Boss Level Review

Frank Grillo is entertaining in this enjoyable action thriller

Rony Patra -

Boss Level Review
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Original Movie Review
Movie Rated

What is the story about?

Roy Pulver, an alcoholic ex-soldier, finds himself stuck in a time loop, where he lives out the same day over and over again, fighting assassins and getting killed in the process. He realizes that his predicament is linked to a secret programme headed by the shadowy Col. Clive Ventor, where his ex-wife Jemma works. Can Roy try and get out of his predicament?


Movies where characters are stuck in a time loop seem to be all the rage during this lockdown, but Boss Level seems to be the first one this season that actually makes the scenario entertaining as an action thriller. The action sequences are enjoyable, but you could have honestly picked them out of any of the John Wick films. This film is full of assassins of various ethnicities that almost borders on caricaturish. There’s also a megalomaniac villain who spouts predatory wisdom before dispatching his enemies, and a device that plays around time—this last line suspiciously reminds you of the basic premise of Rakesh Roshan’s Krrish. At one point, a character also makes a reference to Roy’s abilities and compares him to Taken’s Liam Neeson. You don’t need to roll your eyes any further, because this movie packs in sequences and references that seem generic in the action thriller genre.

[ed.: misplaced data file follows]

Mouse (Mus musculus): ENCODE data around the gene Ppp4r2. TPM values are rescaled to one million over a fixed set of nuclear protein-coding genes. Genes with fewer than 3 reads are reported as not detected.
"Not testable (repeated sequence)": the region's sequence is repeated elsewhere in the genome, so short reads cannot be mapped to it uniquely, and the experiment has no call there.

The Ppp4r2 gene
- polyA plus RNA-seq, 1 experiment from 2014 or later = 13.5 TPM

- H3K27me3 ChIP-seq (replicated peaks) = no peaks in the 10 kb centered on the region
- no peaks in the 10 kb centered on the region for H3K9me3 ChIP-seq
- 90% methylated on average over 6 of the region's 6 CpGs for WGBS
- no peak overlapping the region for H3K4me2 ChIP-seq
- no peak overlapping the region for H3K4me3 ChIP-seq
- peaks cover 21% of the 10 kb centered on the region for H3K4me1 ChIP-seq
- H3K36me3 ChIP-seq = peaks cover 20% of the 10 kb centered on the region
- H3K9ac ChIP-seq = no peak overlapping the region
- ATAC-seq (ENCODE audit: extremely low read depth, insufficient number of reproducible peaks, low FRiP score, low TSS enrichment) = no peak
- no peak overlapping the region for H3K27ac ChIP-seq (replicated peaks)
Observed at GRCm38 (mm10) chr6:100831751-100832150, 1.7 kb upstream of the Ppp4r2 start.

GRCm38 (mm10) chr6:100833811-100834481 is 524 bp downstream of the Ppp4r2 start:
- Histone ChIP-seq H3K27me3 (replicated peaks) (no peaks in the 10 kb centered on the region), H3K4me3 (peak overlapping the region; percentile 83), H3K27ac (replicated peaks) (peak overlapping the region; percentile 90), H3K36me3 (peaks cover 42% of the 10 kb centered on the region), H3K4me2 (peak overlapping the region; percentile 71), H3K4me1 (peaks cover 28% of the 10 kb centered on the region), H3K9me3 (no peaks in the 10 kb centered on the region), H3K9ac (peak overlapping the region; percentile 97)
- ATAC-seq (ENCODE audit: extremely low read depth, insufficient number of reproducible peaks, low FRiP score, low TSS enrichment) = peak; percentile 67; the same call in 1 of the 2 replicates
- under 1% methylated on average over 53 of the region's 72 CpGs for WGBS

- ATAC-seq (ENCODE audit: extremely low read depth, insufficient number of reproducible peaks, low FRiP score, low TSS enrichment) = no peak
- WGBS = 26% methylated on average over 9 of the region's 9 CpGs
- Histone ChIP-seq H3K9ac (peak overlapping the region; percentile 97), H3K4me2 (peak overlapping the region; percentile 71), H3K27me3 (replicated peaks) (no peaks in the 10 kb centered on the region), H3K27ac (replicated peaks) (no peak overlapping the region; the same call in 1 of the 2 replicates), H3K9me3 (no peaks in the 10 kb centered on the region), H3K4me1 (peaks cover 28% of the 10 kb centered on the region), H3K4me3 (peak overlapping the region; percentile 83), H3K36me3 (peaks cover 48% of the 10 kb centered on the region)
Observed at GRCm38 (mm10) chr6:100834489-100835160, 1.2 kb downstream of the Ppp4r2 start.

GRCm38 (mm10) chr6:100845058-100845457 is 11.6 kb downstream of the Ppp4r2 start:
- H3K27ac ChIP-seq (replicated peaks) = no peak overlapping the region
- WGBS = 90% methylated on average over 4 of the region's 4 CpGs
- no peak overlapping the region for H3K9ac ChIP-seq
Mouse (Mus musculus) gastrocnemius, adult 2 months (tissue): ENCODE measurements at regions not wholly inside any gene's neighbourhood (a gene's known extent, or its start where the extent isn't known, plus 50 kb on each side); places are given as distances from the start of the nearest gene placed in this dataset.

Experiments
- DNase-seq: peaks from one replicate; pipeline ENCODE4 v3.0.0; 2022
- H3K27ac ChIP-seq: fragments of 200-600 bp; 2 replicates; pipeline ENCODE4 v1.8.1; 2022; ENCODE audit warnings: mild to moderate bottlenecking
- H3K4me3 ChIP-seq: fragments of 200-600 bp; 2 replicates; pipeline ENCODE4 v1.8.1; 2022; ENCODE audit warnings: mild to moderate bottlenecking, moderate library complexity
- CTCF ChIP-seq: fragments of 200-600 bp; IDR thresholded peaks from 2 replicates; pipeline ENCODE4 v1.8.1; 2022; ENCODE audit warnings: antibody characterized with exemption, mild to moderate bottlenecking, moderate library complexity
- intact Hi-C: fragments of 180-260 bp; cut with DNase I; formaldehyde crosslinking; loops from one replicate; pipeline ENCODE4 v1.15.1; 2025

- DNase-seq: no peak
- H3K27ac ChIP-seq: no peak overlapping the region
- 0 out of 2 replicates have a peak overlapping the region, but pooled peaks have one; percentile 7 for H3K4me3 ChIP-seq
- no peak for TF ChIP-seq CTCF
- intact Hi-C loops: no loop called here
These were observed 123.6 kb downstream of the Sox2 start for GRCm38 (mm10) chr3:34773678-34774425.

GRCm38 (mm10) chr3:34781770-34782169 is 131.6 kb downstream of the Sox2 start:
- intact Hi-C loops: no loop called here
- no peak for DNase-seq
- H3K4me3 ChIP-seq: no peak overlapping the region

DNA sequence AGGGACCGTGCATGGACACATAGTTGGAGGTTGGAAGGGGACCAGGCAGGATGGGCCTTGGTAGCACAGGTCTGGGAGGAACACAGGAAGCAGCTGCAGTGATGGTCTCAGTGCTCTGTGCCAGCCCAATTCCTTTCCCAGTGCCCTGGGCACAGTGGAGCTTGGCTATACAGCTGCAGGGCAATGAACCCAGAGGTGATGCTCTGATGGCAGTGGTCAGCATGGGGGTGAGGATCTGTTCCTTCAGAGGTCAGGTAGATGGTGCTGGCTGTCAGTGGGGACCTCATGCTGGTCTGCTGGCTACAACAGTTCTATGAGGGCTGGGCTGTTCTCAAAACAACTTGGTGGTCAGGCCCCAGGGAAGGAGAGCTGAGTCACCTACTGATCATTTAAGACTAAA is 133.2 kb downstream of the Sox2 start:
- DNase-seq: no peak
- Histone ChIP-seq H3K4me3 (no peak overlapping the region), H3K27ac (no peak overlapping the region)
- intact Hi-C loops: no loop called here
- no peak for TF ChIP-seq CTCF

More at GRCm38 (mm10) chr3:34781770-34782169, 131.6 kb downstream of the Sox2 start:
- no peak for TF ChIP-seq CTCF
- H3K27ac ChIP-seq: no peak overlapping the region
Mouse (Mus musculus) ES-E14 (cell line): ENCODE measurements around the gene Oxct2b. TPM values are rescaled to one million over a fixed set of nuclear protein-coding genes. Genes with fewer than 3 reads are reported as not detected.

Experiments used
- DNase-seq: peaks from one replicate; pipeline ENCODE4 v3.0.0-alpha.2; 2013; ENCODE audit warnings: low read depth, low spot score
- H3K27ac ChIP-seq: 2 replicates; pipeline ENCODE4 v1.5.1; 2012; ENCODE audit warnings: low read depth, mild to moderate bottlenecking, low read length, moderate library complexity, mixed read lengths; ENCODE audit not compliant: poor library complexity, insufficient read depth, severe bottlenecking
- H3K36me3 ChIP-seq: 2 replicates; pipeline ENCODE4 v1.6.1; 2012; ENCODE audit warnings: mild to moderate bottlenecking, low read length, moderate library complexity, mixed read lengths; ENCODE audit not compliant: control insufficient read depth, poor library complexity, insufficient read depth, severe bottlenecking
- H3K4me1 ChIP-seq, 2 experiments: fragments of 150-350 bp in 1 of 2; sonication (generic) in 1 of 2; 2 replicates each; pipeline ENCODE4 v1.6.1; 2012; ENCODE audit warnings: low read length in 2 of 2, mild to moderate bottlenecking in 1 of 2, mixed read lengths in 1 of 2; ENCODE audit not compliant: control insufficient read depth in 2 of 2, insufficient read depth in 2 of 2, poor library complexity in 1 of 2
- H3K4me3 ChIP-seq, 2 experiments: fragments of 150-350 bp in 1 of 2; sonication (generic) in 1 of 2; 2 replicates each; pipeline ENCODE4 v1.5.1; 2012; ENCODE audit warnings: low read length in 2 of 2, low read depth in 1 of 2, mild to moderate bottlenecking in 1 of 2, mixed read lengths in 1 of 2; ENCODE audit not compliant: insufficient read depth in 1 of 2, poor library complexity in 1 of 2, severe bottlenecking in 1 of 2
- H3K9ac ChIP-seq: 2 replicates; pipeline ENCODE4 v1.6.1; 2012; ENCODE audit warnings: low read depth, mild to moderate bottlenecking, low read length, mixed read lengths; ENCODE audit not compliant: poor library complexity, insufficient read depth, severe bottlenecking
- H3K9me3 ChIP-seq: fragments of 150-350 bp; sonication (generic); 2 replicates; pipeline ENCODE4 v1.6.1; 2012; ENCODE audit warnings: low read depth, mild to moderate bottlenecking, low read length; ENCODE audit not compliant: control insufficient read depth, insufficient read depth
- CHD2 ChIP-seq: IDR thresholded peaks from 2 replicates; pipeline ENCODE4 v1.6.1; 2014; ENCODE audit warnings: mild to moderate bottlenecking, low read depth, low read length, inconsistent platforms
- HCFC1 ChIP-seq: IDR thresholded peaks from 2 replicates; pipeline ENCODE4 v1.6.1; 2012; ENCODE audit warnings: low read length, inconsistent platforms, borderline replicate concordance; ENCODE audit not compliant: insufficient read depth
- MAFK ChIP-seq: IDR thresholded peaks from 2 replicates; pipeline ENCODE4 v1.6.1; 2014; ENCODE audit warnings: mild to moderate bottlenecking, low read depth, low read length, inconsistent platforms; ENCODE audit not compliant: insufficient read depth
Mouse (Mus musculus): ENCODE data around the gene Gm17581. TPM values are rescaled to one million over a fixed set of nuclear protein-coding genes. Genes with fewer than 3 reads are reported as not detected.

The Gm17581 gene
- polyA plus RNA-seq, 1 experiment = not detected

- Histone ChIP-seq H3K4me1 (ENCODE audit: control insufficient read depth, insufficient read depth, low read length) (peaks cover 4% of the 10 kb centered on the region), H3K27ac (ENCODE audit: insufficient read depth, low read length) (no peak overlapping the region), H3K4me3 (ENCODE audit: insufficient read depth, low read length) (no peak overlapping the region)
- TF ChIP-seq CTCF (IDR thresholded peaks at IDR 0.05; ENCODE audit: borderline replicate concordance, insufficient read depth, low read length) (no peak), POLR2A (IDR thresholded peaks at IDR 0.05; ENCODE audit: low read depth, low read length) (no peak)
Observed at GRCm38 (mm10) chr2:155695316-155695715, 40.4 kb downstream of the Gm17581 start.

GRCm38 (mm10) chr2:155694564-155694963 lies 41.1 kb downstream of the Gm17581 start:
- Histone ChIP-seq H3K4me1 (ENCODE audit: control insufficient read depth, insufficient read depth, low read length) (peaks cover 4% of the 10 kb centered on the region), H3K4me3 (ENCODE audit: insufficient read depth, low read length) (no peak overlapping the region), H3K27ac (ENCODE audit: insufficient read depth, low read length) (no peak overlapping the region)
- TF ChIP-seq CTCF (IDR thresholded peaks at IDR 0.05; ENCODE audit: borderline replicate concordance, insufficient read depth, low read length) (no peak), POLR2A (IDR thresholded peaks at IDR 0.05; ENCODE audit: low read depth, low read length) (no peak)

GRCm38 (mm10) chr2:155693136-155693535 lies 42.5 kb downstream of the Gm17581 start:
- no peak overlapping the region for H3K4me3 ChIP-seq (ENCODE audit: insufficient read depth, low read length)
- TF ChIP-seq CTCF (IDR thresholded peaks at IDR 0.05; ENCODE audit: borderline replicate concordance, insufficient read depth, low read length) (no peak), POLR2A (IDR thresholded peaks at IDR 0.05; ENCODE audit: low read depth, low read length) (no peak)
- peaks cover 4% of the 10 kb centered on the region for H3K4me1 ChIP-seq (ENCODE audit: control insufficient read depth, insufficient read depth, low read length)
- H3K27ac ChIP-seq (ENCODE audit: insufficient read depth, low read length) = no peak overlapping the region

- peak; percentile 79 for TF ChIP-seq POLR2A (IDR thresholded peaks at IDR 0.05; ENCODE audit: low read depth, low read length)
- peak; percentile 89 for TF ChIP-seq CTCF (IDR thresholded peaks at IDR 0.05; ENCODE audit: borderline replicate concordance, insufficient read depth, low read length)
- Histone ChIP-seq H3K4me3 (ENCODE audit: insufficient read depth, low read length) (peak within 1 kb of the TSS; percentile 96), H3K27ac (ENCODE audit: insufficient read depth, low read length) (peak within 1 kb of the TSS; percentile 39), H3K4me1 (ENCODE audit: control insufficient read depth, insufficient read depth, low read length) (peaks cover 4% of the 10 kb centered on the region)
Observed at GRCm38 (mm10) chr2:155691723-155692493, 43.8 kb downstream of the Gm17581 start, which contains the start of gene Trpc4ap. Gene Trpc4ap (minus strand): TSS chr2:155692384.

Here’s the best part about this film—it knows it has borrowed liberally from everywhere, and it chooses to have fun and even subvert the tropes. The first ten minutes of the film are a hoot, where Roy, through his weary body language, manages to convey the dread of living out another day, even as he repeatedly fights and get killed over and over again. Writer-director Joe Carnahan, along with co-writer Eddie Borey, revels in the goofiness of the entire premise that borders on campy. There’s a certain fun in watching the myriad ways in which Roy attempts to dodge his assassins, and gets dispatched himself. This approach has its limitations too, because sometimes you wish the story would progress faster, but this film provides a lot of cheap thrills if you can keep your patience intact.


Frank Grillo is enjoyable to watch as Roy, whether in his initial alcohol-fuelled avatar, or as a mean killing machine. Mel Gibson plays Clive Ventor with great antagonistic relish, while Naomi Watts is decent as Jemma. Michelle Yeoh excels in a cameo as Chinese swordfighter Dai Feng.

Music & Other Departments

Clinton Shorter’s score is good. Juanmi Azpiroz’s camerawork is really fluid, especially during the kinetic action sequences.


The opening sequence, where Roy discusses over a voiceover about the various assassins he is going to encounter, is a work of genius. Also, the sequence where Dai Feng, through the time loop, keeps teaching Roy how to fight with a sword, is really funny.


The middle portions drag a bit. Even though action sequences are enjoyable, watching them play out in the exact same sequence repeatedly can be a drag at times.

Did I enjoy it?

Hell yes.

Do I recommend it?

This is a decent potboiler, and fun to watch if you’re an action aficionado.

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